The Senate version of the bill allows states to determine how to use federally mandated tests for accountability purposes and lets states decide if they will allow parents to ask to opt out of standardized tests. The House version would just give parents that right. Wyoming Representative Cynthia Lummis hopes that stays in the bill.

Courtesy Annie E. Casey Foundation

Wyoming has improved in national child well-being rankings over the past year, but still ranks very low when it comes to child health. That’s according the Kids Count Data Book released Tuesday by the Annie. E Casey Foundation.

Wyoming saw improvements in economic well-being, education and family & community concerns—and rose from 19th to 16th place overall in the annual rankings. But the Cowboy State still ranks 45th in the nation for child health.

Wally Gobetz via Flickr Creative Commons

The U.S. House and Senate will soon begin negotiations to reconcile two different bills that would rewrite the federal ‘No Child Left Behind’ education law.

The law has not been updated in 14 years. On Thursday, the Senate passed a bipartisan measure to reauthorize the Elementary and Secondary Education Act—which was last revamped with NCLB in 2001. Last week, the House passed its own Republican-backed bill.

If Congress comes together on a bill that President Obama will sign, it would mean big changes for Wyoming.

Flickr Creative Commons

Results released Thursday by the Wyoming Department of Education show that students performed worse on this year’s standardized test than they did last year.

The Proficiency Assessment for Wyoming Students—or PAWS—measures students’ aptitude in math, reading and science.  The test is taken by students in grades 3 through 8.

Last year, 58 percent of fourth-graders scored proficient on reading. This year, less than 52 percent did. Math scores didn’t drop as sharply as reading—and actually rose slightly for some grade levels.

University of Wyoming men’s basketball coach Larry Shyatt has signed a contract extension through the 2019-2020 season. 

Shyatt will make a base salary of $210-thousand dollars this season, increasing to $230-thousand in the last year of the contract. Shyatt will also earn extra money if players meet academic goals and he meets performance incentives. The contract also includes extra money for his coaching staff.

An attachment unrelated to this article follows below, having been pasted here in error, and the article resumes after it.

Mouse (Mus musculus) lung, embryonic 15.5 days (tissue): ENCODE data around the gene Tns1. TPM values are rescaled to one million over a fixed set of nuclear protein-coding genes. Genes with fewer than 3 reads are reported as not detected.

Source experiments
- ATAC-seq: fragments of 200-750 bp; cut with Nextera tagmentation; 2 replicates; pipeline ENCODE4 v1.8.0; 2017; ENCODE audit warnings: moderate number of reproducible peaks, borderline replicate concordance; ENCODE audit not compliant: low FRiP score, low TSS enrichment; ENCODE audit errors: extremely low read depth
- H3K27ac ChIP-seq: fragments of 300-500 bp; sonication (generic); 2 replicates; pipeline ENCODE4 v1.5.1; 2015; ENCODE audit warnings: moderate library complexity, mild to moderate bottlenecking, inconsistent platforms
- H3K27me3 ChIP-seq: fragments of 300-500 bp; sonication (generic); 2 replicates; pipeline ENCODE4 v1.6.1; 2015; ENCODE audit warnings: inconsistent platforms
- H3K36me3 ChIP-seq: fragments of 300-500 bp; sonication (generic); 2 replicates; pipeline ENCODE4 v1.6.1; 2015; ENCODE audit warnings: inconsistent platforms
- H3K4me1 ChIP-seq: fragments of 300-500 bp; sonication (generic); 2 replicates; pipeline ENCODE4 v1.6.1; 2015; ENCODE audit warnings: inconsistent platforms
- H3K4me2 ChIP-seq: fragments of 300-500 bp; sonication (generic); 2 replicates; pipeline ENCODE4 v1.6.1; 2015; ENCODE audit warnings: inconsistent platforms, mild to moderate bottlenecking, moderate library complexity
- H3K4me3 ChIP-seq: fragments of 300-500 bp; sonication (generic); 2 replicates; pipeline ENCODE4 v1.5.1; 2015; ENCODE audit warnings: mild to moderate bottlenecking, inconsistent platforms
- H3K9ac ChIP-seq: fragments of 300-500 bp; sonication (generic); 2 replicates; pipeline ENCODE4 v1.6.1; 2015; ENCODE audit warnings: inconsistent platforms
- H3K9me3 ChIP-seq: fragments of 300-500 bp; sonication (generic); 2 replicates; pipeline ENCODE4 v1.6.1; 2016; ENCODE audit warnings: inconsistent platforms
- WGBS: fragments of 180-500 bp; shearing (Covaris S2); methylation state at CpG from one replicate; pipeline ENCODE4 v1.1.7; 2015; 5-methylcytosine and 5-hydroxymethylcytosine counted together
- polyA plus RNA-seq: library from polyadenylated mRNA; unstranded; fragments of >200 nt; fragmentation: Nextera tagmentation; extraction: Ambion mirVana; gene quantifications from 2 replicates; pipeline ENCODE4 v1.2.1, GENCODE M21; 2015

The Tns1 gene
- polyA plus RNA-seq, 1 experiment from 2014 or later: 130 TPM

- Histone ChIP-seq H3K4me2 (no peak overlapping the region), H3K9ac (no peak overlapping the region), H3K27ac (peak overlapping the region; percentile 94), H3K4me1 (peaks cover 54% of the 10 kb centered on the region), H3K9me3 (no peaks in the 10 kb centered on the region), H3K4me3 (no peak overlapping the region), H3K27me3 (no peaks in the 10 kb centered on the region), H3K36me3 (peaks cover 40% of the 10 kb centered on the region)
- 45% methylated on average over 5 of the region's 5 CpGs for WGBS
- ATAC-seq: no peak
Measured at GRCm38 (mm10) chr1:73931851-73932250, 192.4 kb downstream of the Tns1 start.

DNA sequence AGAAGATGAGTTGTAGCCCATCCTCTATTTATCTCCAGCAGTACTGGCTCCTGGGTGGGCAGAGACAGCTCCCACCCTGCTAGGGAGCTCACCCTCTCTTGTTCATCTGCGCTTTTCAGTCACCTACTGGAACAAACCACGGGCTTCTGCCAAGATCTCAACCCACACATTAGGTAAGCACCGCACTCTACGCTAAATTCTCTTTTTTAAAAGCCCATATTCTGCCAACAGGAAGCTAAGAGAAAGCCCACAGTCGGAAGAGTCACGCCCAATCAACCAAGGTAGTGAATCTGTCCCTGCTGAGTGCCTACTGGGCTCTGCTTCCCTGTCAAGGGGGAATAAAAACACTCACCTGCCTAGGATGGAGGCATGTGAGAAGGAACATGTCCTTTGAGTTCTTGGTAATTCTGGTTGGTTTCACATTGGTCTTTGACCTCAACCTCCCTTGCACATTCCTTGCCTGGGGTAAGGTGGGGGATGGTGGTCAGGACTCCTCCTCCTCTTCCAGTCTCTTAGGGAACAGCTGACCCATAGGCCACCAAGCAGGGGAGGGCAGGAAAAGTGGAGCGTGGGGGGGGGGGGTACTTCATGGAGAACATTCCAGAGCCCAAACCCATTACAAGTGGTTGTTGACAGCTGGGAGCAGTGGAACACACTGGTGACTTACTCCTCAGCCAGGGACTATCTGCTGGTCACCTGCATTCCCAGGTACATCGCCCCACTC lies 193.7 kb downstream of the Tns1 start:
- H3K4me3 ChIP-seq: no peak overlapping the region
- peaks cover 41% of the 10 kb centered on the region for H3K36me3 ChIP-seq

Shyatt says some friends wondered if he would leave Wyoming after appearing in the NCAA tourney last season.

Courtesy Jackson Hole Community Housing Trust



Kelly Matthews teaches special education at Jackson’s Colter Elementary School. She rents a studio apartment in town—above a garage workspace.

“It’s not an optimal place, but it’s a roof,” Matthews says.

Matthews makes $67,000 a year. That’s more than the $58,000 average for Wyoming teachers, but it’s not enough to get Matthews into a 2-bedroom place for her and her 8-year-old-son.

“He gets the bedroom, and mom gets the couch,” says Matthews. “I’ve been sleeping on the couch for two years.”

Future teachers studying at the University of Wyoming’s College of Education will have more help paying for school, thanks to a $1.8 million gift from Ray Kennedy.

Kennedy was a former teacher who retired in Laramie. He died May 1 at age 90. The Raymond D. Kennedy College of Education Scholarship fund represents his life’s savings. 

The College is still determining how exactly the scholarship will be disbursed, but John Stark with the UW Foundation says it will make a big difference for aspiring educators.

Ralph Alswang via Flickr Creative Commons